Digging for News vs. Digging out Obama

November 13, 2013 - 6:29 AM
As the Obamacare fiasco deepens and broadens, and one watches the panic enveloping Team Obama, which strategy looks more desperate: Defending the indefensible or savaging critics as somehow responsible for this mess?

The spin control is actually amusing when you consider that it isn't Team Obama trying to influence the media. It's the media doing damage control for Team Obama.

Both the offensive and defensive approaches are being tried at NBC and MSNBC. Even as journalists softly acknowledged that Obama's you-can-keep-your-insurance pledge was a cruel lie, the president's super friend and NBC anchor Brian Williams was all about the damage control.

Obama granted an interview to NBC White House reporter Chuck Todd so that he could speak for long, self-involved paragraphs and stick an apology in there somewhere. To introduce the interview, Williams proclaimed like the town crier: "We are all about to hear the President of the United States apologize and not just for the troubled rollout of this new health care website, but for the fact that his promise ... has not held true for all."

Todd then softened the lie into an "apparent broken promise," which Obama feels really, really bad about. "The president's apparent broken promise about folks keeping the plans they like has been weighing heavily on the entire White House. So it was a chastened commander-in-chief that I spoke with earlier today."

Compare that to 2006. Williams back then had a different tone for President Bush, underlining the notion that Bush's presidency had unraveled: "I think if you asked nine out of 10 historians, (your) high point? Bullhorn, in the rubble of the buildings that came down (on 9/11). Low point: We're standing on it (in New Orleans after Katrina). Is that fair?"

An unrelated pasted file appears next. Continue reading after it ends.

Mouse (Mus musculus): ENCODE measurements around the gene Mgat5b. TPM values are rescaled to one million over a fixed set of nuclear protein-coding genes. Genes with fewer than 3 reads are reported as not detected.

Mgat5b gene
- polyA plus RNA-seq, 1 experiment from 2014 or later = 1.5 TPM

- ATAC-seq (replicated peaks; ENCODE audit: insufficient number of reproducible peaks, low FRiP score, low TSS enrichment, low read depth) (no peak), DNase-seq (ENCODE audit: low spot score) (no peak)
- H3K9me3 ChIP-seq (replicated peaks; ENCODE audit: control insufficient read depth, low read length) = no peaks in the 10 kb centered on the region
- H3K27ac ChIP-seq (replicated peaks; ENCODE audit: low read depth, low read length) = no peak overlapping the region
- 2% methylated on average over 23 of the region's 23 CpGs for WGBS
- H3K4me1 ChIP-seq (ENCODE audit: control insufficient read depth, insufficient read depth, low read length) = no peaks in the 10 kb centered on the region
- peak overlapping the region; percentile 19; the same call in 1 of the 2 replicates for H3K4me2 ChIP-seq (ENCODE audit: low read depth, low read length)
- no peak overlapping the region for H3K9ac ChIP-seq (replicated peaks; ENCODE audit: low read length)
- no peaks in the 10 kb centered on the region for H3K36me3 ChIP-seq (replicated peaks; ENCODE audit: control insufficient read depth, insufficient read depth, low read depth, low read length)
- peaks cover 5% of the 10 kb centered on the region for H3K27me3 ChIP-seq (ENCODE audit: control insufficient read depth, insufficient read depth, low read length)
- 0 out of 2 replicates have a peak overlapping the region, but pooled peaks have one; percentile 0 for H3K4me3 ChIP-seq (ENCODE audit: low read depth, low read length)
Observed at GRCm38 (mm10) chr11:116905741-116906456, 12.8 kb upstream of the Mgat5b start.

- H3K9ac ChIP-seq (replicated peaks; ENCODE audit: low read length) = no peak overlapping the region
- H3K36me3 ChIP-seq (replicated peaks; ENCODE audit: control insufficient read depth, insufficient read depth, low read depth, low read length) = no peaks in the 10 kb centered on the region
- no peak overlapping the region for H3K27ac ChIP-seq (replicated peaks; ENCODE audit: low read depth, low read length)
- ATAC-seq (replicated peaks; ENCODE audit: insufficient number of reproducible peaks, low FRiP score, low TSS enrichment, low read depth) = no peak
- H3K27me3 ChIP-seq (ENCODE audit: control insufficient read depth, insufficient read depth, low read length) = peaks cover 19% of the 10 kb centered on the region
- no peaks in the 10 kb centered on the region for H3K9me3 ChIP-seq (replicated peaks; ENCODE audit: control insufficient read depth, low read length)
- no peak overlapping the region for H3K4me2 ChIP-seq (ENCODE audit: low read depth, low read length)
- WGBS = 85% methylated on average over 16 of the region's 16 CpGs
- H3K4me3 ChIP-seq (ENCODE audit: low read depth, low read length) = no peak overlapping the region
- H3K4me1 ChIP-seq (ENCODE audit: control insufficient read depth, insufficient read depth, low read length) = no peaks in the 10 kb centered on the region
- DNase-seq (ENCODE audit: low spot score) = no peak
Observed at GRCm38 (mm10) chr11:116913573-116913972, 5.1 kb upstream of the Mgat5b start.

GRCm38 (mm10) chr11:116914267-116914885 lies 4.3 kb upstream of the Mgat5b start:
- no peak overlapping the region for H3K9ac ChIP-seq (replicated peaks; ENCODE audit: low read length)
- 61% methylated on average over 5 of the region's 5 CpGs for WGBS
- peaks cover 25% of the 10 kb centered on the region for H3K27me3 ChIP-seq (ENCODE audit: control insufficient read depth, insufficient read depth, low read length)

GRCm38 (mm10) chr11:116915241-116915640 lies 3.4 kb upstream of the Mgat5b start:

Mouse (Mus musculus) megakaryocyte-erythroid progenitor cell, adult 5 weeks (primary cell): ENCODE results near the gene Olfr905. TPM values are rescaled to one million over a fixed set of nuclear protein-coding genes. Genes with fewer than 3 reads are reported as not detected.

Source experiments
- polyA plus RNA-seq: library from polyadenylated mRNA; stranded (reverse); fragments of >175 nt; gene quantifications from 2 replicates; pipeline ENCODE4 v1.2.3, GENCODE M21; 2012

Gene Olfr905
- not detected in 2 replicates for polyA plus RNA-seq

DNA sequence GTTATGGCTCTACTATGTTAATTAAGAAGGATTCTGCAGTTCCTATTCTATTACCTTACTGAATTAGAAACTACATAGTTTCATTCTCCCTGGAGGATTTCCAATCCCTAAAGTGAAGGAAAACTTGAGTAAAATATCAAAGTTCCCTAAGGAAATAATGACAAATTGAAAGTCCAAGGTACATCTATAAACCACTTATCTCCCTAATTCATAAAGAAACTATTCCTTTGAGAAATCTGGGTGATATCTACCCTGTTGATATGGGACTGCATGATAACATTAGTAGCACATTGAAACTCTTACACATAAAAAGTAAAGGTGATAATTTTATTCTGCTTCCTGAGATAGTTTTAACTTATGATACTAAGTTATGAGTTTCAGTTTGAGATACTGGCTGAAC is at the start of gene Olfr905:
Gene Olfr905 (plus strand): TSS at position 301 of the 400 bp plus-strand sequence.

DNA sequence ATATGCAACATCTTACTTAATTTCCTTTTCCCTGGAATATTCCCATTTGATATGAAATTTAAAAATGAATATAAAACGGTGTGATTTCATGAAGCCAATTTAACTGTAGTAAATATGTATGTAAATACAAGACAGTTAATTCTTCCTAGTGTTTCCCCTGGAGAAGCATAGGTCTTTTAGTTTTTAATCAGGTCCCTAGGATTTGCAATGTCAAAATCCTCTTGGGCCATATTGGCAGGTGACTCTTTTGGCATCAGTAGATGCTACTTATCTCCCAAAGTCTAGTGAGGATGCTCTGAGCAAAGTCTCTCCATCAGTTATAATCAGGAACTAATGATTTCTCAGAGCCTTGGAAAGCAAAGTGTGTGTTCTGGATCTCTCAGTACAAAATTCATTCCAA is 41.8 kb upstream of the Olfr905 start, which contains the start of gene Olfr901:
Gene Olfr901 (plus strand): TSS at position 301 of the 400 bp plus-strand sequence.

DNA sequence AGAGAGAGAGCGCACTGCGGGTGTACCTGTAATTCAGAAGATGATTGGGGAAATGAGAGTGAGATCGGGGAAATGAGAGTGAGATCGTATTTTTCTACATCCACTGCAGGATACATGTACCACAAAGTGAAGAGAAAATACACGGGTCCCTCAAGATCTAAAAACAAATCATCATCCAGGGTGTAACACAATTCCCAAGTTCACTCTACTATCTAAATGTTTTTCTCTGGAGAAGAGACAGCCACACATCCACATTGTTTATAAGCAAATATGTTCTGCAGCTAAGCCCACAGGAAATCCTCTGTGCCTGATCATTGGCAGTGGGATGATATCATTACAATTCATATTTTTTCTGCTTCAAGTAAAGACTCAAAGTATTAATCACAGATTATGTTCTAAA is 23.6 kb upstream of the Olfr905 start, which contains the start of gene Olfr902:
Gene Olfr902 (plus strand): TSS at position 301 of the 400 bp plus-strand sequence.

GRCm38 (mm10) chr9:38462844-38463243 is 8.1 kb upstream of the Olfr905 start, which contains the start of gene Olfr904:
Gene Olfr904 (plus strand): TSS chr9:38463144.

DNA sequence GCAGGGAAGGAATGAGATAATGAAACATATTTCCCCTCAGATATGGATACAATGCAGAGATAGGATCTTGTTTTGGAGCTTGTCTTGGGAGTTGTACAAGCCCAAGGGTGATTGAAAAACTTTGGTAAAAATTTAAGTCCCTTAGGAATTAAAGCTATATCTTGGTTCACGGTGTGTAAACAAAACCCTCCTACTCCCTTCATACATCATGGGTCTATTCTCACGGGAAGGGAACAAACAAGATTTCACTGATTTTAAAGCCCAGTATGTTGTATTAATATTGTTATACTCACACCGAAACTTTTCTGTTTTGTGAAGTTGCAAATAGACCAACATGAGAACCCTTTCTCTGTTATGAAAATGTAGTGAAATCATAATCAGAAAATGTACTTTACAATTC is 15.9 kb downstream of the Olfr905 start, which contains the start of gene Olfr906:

But Todd kept with the protective narrative that he somehow knew Obama didn't mean to lie over and over and over again: "Do you feel like you owe these folks an apology for misleading them? Even if you didn't intentionally do it, but at this point, they feel misled."

Forget the facts. They merely "feel" angry with Obama.

Obama's apology was very limited. Indeed, listening to him, you wonder why he even bothered. "The majority of folks will end up being better off. Of course because the website's not working right, they don't necessarily know it right (now). But even though it's a small percentage of folks who may be disadvantaged, you know, it means a lot to them. And it's scary to them. And I am sorry that they are finding themselves in this situation based on assurances they got from me."

So he's not sorry for what he did. He's sorry for what happened to them. That's how presidents man up when their names are Nixon, Clinton or Obama.

But that shamelessness inspired more shamelessness. The next night on MSNBC, "Hardball" substitute host Michael Smerconish lectured it was others who need to atone: "The facts are that many of the same people that feel betrayed now will be thanking the president later. ... As Republicans revel in the president's comments, we should ask who should offer the real apology here?"

Obama campaign manager David Axelrod — now on the NBC/MSNBC team — had tweeted that afternoon "Wonder how many Insurance (companies) that sold junk policies after ACA was signed told customers at purchase that they'd have to eventually switch?"

So it was Evil Insurance Companies.

Ed Schultz picked up that ball and ran with it on his show Monday night: "He's apologizing? That's kind of not how I saw the interview." He saw it like Smerconish.

By contrast, with these prancing peacock networks, CBS News has applied pressure on the president through investigative reporting.

In recent days, CBS reporter Jan Crawford zeroed in on "several flaws" with HealthCare.gov that "could expose your personal information" to hackers. Crawford spotlighted a South Carolina resident whose personal information was jeopardized by a faulty software code.

CBS's Sharyl Attkisson spotlighted a government memo that outlined "important security risks discovered in the insurance system. ...The memo said, 'The threat and risk potential to the system is limitless'." Earlier in the month, Attkisson revealed "four days before the launch, the government took an unusual step. It granted itself a waiver to launch the website with a level of uncertainty deemed as a high security risk."

CBS's Major Garrett added, "Three years ago, a trusted Obama health care adviser warned the White House it was losing control of Obamacare. A memo obtained by CBS said strong leadership was missing, and the law's successful implementation was in jeopardy. The warnings were dire and specific and ultimately ignored."

Some networks are obsessively focused on defending Obama, no matter how ridiculous they sound. Others are simply digging and reporting. It should be clear which networks should be skipped by viewers.